Commercial use seems pretty easy to define, to me. If you are using the music as part of a profit making enterprise, then it is commercial and you should pay a licensing fee. So, yes, that profit oriented blog that snipes CC music so the blog owner can sell advertising in the hopes of making more money by pulling in listeners is commercial use and should license from the artists, sharing some of the profits. While the not-for-profit blog that is covering basic costs is not and should have no worries. It is a simple as PBS versus CBS, really.

    Or at least it seems that way to me.

    • Marc Weidenbaum
      [ Posted October 10, 2010, at 9:43 am ]

      Yeah, I see it the same way you do. The thing is, apparently not everyone sees “non-commercial” the same way. This is something that needs to shake out. I have a lot of confidence in Creative Commons, but there is work to be done.

  3. icastico
    [ Posted October 9, 2010, at 11:19 pm ]

    NC as a CC license is not a great license. It means I can’t be sure about what I can do when distributing your NC’d material. What if I have an ad? What if in my country that ad counts as commercial use?

    Wrong. Dead wrong.

    It means you need to contact the artist and clarify whether or not your use would be considered commercial by the artist. That is all that matters. There is no need for courts unless you are unwilling to respect the artist and ask permission when you feel there may be a misunderstanding.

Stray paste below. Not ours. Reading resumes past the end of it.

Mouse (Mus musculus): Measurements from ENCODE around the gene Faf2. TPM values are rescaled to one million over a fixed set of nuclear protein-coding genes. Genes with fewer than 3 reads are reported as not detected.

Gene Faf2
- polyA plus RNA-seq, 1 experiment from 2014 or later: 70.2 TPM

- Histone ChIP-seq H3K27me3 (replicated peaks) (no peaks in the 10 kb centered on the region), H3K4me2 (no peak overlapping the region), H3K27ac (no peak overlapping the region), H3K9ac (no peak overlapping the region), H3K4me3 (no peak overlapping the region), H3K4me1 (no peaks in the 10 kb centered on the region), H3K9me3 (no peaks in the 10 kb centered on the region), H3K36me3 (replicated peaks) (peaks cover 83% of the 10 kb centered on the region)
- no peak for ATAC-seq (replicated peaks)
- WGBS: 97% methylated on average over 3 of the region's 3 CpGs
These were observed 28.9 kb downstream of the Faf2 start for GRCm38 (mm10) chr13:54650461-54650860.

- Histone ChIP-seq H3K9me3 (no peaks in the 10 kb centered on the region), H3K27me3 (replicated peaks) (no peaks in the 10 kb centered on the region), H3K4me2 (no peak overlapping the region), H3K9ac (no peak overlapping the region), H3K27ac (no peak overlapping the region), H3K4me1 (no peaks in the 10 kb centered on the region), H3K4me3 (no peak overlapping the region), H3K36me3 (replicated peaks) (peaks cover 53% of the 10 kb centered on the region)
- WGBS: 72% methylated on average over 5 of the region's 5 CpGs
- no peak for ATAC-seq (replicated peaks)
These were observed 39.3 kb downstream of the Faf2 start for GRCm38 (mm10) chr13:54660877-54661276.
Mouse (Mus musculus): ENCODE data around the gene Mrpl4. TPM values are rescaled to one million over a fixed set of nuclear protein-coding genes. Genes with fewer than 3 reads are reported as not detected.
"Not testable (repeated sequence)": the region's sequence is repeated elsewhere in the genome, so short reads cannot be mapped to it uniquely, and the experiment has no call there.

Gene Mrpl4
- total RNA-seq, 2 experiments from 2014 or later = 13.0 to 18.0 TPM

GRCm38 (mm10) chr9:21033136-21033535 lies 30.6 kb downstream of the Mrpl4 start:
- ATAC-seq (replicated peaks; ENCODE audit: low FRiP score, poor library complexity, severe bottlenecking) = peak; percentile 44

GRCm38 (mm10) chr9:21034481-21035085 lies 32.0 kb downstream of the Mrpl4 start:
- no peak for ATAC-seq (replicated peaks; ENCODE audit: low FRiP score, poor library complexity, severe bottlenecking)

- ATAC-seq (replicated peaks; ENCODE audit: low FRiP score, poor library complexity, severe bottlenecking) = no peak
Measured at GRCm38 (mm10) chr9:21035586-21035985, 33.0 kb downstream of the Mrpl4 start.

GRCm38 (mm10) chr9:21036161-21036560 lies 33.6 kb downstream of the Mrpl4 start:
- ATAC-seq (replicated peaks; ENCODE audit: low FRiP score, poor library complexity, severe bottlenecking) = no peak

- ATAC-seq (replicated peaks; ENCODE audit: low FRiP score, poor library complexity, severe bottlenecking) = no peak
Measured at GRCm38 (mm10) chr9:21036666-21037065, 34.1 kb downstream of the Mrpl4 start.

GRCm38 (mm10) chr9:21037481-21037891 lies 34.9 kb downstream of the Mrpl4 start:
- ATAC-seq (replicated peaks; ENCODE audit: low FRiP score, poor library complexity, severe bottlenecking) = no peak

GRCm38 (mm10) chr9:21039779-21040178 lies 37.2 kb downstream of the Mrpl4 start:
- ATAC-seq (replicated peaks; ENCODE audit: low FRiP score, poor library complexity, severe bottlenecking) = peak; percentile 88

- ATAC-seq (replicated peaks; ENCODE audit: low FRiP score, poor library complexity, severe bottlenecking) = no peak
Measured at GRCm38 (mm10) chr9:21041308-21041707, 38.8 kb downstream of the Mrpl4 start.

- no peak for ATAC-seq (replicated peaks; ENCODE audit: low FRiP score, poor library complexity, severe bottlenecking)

• anonymous
      [ Posted October 10, 2010, at 8:26 am ]

      If I have to ask the artist every time for commercial use allowance then I cannot use any form of automation to work with their work other than contacting them.

      It means that NC is a really awful license. The Debian free software guidelines exist so that Debian can determine if Debian and any other distributor of debian down the line is legally allowed to redistribute the work. NC cannot be redistributed by debian because debian allows commercial use (which is a requirement for anything to be opensource or to be DFSG-approved). This means that NC is Free/Libre Open Source Software (FLOSS) incompatible.

      Asking the artist every single time is difficult and it defeats the purpose of such a license for distribution. Terms should be clear and commercial use is not clear, it is very undefined for a layperson. Basically I can’t touch NC other than for personal consumption without doing what icastico suggested. What does this mean? I am licensed something with dangerous and ambiguous terms that in every case needs clarification.

      What does this prevent? * automation * automated generation * remixing * distribution of your own remixes * Using NC audio as a track for a video (unless explicitly licensed) * Radio play

      I suspect CC-BY-ND could allow massive uptake and copying while still allowing weak commercial use.

      You could even try to be more complicated and dual license it CC-BY-NC.